1800_tid_16.jpg
Fig.18

My approach to shading is to try to use contrast in the way the surfaces shade to catch the eye. For example, a mistake I see in a lot of scenes is that every object is either shaded very shiny and reflective, or very flat/matte, meaning that the eye isn't really drawn to any one particularly nice instance of shading. I find that having noticeably different shading on a few surfaces is far more effective when it comes to creating an interesting environment.

Personally, I like to find one or two areas where the shading can be really eye-catching – such as glass, metals or water – and exaggerate those a bit. I usually try to look at real life examples of how a particular surface responds to light as a starting point, and use a bit of artistic license to exaggerate or downplay certain surfaces until I feel that the overall scene shading looks good.

For example, in my scene, the plastic ball in the foreground is more reflective than any of the other glossy plastics are. I've done this based on its position in the scene and the feeling that some interesting shading was needed in that area.

Also, the wooden floor in the scene was originally far more reflective, based on how that kind of surface would appear in real life, but I decide to really tone down the reflection on the floor, to get more contrast with the ball. Having the floor with an almost mirror-like reflection is a bit too distracting in what is already a busy scene.

It's worth noting that almost all the surfaces in my scene have some reflection present in the shading, though the more matte surfaces have a low value and usually a very diffuse reflection. As I'm using fairly clean color textures for many objects in the scene, I've found that having a little reflection can help to break up the flat colors a bit.

Finishing Touches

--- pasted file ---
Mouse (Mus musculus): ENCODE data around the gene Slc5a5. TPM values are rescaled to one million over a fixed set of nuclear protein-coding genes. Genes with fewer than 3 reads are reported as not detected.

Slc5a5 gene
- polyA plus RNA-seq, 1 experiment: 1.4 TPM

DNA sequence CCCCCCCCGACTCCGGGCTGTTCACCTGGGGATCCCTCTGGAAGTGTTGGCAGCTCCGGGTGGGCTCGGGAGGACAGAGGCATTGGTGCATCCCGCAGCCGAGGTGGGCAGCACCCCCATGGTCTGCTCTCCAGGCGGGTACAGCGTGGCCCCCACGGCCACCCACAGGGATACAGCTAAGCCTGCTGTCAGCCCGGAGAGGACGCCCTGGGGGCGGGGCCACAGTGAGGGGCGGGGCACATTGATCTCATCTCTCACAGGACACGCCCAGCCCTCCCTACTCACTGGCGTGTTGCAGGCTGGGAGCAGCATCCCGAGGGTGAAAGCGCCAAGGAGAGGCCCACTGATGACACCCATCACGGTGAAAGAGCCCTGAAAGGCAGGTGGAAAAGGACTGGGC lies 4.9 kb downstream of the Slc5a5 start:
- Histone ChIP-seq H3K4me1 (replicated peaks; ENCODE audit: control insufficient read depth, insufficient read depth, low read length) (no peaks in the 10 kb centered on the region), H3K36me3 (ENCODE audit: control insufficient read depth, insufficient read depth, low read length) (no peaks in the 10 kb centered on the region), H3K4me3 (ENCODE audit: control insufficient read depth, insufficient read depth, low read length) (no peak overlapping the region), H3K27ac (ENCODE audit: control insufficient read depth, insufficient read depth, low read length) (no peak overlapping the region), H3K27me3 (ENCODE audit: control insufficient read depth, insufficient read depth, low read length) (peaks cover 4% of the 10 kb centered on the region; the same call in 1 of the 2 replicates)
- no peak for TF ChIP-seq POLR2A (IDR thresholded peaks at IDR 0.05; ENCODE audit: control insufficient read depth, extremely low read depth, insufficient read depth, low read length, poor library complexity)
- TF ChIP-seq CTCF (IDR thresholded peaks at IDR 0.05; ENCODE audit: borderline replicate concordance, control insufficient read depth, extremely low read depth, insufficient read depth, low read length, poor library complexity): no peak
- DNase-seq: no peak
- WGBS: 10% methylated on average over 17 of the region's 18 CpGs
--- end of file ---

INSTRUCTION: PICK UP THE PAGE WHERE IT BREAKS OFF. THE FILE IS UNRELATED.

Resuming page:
Before rendering the final frame, I decide to add some geometry outside the windows to give a bit of depth to the scene. I also add some planes textured with an out-of-focus photo of a park to create a background image.

I render the image at 4096 x 2214 with a nice high quality Final Gather and Anti-aliasing setting. For Final Gather I use an Accuracy of 1000 and Point Density of 2 with 2 diffuse bounces.

I like to try to and push my Maya render as close to final quality as I can, but it's always useful to have separate render passes for elements such as the direct and indirect light, reflection and refraction as this allows for a certain amount of flexibility in post-production. I always render out my image in 32-bit formats in order to have an image that holds up better to adjustments and color correction in post-processing. For this image I've also rendered out a separate Ambient Occlusion pass to use in my final composition (Fig.19).

1800_tid_17_.jpg
Fig.19

For this scene, my post-processing work is pretty minimal, and simply consists of a bit of color correction, multiplying the AO pass at a low opacity, and adding a bit of glow and bloom to the bright areas.

1800_tid_artclass_hi_res.jpg




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Readers Comments (Newest on Top)
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(ID: 239295, pid: 0) HGBCreator on Sun, 15 December 2013 8:48am
hey robert tnq for tutorial this sence for gamma correcton (LWF) Just set mia_exposer_simple1 to value 1 then set fream buffer to 0.455 ?